Wetting the bed can be a stressor at any age. But what if you’re a young adult hiding it from your friends? Teenagers experiencing nocturnal enuresis — that’s the bedwetting medical term — may feel even more embarrassed and have additional worries such as how to keep their secret during a sleepover.
Although many children can stop worrying about nocturnal enuresis well before they become teens, that’s not always the case. In fact, the National Kidney Foundation estimates that about 1-2% of 15-year-olds wet the bed. If your family is dealing with the issue, there’s a little teenage bedwetting psychology you should know — and some ways you can be supportive and show empathy.
What Can Parents Do to Help Manage Teenage Bedwetting?
Contact a physician as soon as your teen approaches you with their problem.
Chances are good that a teen with nocturnal enuresis won’t suffer this condition forever. Molly Haig of the Enuresis Resource and Information Center (ERIC) says that “Most teenagers do naturally ‘grow out’ of bedwetting, with only a very small percentage continuing to have problems in later life.”
Make sure to be positive and informative when you talk to your child about teen bedwetting and that whatever you say helps them feel less embarrassed about their situation. Denise Witmer, a parenting expert at About.com, says that once you’ve established that you’re supportive of your teen you can move ahead as a team. “Don’t make a big deal out of a wet bed,” says Witmer. Your child’s self-esteem may be at stake; the longer they must deal with the embarrassment of wetting the bed at night, the more likely they’ll start to feel badly about themselves.
Share your bedwetting experience.
Chances are that parents who wet the bed as a child or teen will pass it on to their children. Having someone to relate to during this time can make a huge difference for many kids. Opening up about your own bedwetting period can take a lot of pressure off your teen’s shoulders.
Teach your teen ways to cope with bedwetting.
Expert Denise Witmer suggests to “Show your [teen] how to strip the sheets and do a load of wash.” This helps them feel more in control. Showing them how absorbent underwear can help them manage wetness can also give your child more confidence.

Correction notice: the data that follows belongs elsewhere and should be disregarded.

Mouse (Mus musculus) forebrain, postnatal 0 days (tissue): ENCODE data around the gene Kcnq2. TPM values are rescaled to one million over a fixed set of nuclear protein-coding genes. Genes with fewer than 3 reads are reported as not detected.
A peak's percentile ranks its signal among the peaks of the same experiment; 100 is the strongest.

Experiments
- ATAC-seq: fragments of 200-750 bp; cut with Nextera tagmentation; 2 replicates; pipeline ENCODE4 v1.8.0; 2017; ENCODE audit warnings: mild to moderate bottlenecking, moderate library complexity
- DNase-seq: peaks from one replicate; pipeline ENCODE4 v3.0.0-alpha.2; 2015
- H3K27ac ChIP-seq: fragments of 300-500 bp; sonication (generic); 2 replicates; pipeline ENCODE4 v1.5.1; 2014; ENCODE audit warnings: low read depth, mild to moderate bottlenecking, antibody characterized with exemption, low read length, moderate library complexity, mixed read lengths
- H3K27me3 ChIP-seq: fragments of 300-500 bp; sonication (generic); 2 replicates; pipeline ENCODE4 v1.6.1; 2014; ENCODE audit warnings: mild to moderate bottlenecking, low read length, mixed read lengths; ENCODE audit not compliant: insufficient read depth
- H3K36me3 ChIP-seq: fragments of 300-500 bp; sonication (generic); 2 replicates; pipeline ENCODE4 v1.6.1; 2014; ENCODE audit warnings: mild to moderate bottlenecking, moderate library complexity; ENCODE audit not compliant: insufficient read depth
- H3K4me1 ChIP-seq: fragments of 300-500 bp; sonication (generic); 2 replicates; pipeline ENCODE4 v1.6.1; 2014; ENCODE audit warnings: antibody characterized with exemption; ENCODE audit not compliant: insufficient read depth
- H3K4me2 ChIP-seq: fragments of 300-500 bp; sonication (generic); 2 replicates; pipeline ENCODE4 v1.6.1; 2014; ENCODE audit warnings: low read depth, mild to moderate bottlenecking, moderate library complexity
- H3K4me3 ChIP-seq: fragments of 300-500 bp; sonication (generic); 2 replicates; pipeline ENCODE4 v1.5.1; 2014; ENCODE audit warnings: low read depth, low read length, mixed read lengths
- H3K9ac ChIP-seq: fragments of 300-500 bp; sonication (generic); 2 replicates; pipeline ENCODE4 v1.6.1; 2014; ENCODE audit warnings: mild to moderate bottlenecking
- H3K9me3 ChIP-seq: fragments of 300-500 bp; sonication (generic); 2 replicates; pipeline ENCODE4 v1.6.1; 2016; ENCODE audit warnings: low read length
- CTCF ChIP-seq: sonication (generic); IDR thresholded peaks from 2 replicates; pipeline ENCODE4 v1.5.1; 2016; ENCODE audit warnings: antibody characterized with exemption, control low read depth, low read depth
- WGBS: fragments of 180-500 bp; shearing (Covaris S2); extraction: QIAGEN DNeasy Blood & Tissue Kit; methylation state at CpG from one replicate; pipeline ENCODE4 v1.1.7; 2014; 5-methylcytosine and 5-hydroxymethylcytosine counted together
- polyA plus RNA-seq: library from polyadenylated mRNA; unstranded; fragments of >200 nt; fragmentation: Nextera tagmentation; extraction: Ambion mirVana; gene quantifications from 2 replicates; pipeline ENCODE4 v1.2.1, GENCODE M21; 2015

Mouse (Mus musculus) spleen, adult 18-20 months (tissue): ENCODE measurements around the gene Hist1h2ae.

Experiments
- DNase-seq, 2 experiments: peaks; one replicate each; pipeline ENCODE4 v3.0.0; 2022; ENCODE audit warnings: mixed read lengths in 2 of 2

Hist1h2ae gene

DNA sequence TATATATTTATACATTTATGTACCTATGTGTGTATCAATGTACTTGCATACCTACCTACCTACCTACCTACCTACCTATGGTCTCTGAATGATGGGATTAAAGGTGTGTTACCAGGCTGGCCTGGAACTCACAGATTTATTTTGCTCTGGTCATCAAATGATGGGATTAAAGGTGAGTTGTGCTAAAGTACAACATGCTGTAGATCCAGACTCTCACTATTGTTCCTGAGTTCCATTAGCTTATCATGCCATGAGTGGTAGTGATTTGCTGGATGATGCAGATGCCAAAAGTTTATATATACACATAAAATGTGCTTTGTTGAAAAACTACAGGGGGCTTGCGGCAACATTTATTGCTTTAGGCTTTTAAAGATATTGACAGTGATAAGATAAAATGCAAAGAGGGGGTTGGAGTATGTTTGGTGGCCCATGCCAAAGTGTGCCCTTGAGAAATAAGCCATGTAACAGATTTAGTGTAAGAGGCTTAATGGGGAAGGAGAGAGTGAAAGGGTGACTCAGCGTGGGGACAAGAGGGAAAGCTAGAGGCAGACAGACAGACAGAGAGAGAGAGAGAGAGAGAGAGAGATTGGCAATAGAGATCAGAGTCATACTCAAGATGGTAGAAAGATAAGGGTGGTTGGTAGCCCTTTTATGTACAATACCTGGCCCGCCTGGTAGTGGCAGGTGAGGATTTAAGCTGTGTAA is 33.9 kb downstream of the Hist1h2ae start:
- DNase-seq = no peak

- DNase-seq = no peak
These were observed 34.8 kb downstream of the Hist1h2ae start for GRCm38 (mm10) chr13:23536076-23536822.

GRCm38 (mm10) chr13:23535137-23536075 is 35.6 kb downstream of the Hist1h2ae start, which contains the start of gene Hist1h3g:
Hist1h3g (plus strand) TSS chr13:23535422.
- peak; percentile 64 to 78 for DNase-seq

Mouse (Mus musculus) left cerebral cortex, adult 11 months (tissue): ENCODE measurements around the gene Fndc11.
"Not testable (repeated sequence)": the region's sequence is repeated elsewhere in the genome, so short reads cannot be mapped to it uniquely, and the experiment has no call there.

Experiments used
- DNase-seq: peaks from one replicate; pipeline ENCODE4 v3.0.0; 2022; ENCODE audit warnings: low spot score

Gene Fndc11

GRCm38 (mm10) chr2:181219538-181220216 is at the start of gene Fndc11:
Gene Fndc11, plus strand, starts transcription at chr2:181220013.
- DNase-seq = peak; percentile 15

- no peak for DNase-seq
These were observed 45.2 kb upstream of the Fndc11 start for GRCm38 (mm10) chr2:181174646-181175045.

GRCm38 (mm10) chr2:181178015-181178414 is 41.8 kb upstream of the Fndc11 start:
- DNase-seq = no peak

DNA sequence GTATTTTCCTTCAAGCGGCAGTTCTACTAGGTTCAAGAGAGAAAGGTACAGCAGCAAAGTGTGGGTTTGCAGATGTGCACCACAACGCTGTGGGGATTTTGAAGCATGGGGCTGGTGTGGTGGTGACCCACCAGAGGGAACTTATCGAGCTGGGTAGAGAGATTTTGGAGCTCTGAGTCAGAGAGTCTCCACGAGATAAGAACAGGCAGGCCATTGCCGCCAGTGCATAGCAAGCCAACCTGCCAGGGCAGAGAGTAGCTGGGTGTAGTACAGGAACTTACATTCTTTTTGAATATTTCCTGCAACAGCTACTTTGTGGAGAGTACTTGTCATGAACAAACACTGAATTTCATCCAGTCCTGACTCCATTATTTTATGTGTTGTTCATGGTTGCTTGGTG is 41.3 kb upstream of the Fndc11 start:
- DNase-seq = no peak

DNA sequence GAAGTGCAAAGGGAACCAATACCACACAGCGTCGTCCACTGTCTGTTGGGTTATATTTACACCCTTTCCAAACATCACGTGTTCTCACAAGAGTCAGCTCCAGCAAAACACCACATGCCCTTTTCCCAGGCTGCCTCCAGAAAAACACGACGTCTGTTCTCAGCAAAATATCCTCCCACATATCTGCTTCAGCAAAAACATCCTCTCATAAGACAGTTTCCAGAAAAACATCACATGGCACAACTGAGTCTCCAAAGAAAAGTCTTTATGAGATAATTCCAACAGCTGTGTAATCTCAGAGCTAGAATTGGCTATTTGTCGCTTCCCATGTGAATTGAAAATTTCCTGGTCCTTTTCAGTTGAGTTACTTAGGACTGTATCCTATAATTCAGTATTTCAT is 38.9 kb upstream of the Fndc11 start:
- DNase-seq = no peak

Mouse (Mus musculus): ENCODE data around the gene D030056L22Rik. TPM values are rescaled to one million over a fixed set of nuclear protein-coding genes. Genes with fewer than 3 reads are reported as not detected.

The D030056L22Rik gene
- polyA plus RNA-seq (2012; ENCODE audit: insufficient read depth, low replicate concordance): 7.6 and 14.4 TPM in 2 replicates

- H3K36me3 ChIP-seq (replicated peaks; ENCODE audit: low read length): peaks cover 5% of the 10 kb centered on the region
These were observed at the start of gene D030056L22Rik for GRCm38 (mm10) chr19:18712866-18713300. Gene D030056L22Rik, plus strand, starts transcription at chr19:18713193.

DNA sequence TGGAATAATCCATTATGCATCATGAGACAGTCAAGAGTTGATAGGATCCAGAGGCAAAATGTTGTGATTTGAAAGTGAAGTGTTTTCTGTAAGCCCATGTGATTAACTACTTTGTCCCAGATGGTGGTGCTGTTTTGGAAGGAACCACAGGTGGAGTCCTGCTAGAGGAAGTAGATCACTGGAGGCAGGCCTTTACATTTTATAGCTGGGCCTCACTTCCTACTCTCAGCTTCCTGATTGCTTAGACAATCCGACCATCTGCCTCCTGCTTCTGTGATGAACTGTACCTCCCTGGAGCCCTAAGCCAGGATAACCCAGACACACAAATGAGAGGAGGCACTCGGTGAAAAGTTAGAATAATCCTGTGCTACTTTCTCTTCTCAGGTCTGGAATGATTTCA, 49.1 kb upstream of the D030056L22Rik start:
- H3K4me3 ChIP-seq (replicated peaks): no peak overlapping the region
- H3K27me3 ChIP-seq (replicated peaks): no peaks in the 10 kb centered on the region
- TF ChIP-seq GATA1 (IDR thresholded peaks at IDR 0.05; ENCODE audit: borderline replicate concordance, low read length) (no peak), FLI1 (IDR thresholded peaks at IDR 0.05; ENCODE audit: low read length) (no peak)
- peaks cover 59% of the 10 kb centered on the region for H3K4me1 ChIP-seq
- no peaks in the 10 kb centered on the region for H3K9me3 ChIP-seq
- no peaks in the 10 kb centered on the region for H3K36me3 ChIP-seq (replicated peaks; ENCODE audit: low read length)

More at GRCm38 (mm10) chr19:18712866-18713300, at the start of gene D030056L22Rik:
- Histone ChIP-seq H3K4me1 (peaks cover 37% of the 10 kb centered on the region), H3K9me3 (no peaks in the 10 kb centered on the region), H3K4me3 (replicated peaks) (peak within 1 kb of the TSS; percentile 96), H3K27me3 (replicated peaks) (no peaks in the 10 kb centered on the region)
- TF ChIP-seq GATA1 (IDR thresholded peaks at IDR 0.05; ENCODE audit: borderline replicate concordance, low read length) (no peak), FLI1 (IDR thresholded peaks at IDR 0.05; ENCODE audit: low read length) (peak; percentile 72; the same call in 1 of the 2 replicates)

Witmer also advises parents to keep the problem to themselves.
“Sharing this problem with other family members or friends will only serve to embarrass your [teen],” she says. Let them choose who knows and who doesn’t.
How Can Teenagers Get Help?
- Talk to someone.
If you are a teen who wets the bed, first be sure you're talking to someone about it. Parents or guardians, understanding friends, counselors, your doctor; all are good options. It may be difficult to reveal, but you're not the only person your age to experience nocturnal enuresis.
- Ask your parents for help.
Many kids like you who wet the bed have parents who had the same problem as children. Your mom or dad may have experienced bedwetting in their adolescence, too. And even if they didn’t, a parent or another trusted adult will be more concerned about helping you than making you feel self-conscious.
- Don’t keep it to yourself!
Doing so prevents you from getting the medical attention you may need if something as simple as a urinary tract infection could be to blame. Plus, if a doctor can't find a physical reason for your condition, they can give you advice about managing teen bedwetting.
How Can You Find Support?
With your parent’s permission and guidance, go online to find local or online support groups where you can exchange ideas with other teens dealing with nighttime wetting.
Getting advice from real families experiencing the same thing can help your own family successfully manage the bedwetting. Check out the Goodnites Parent to Parent Network, a private group on Facebook, for support.
These articles are not a substitute for medical advice, consult your doctor as needed.